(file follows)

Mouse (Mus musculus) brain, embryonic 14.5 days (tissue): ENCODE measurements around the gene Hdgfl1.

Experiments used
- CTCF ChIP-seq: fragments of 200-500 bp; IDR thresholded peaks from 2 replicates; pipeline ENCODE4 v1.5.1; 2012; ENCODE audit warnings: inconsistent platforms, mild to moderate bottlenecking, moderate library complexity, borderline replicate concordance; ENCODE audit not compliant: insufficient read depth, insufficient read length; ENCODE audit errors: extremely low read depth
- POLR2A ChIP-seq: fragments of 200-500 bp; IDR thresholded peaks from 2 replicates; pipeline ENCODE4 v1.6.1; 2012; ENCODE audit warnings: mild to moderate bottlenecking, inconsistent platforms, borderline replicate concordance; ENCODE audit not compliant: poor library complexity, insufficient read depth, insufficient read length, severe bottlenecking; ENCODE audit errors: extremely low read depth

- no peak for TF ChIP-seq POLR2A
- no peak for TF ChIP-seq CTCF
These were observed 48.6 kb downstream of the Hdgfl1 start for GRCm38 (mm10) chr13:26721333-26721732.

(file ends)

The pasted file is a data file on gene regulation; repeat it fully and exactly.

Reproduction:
Mouse (Mus musculus) brain, embryonic 14.5 days (tissue): ENCODE measurements around the gene Hdgfl1.

Experiments used
- CTCF ChIP-seq: fragments of 200-500 bp; IDR thresholded peaks from 2 replicates; pipeline ENCODE4 v1.5.1; 2012; ENCODE audit warnings: inconsistent platforms, mild to moderate bottlenecking, moderate library complexity, borderline replicate concordance; ENCODE audit not compliant: insufficient read depth, insufficient read length; ENCODE audit errors: extremely low read depth
- POLR2A ChIP-seq: fragments of 200-500 bp; IDR thresholded peaks from 2 replicates; pipeline ENCODE4 v1.6.1; 2012; ENCODE audit warnings: mild to moderate bottlenecking, inconsistent platforms, borderline replicate concordance; ENCODE audit not compliant: poor library complexity, insufficient read depth, insufficient read length, severe bottlenecking; ENCODE audit errors: extremely low read depth

- no peak for TF ChIP-seq POLR2A
- no peak for TF ChIP-seq CTCF
These were observed 48.6 kb downstream of the Hdgfl1 start for GRCm38 (mm10) chr13:26721333-26721732.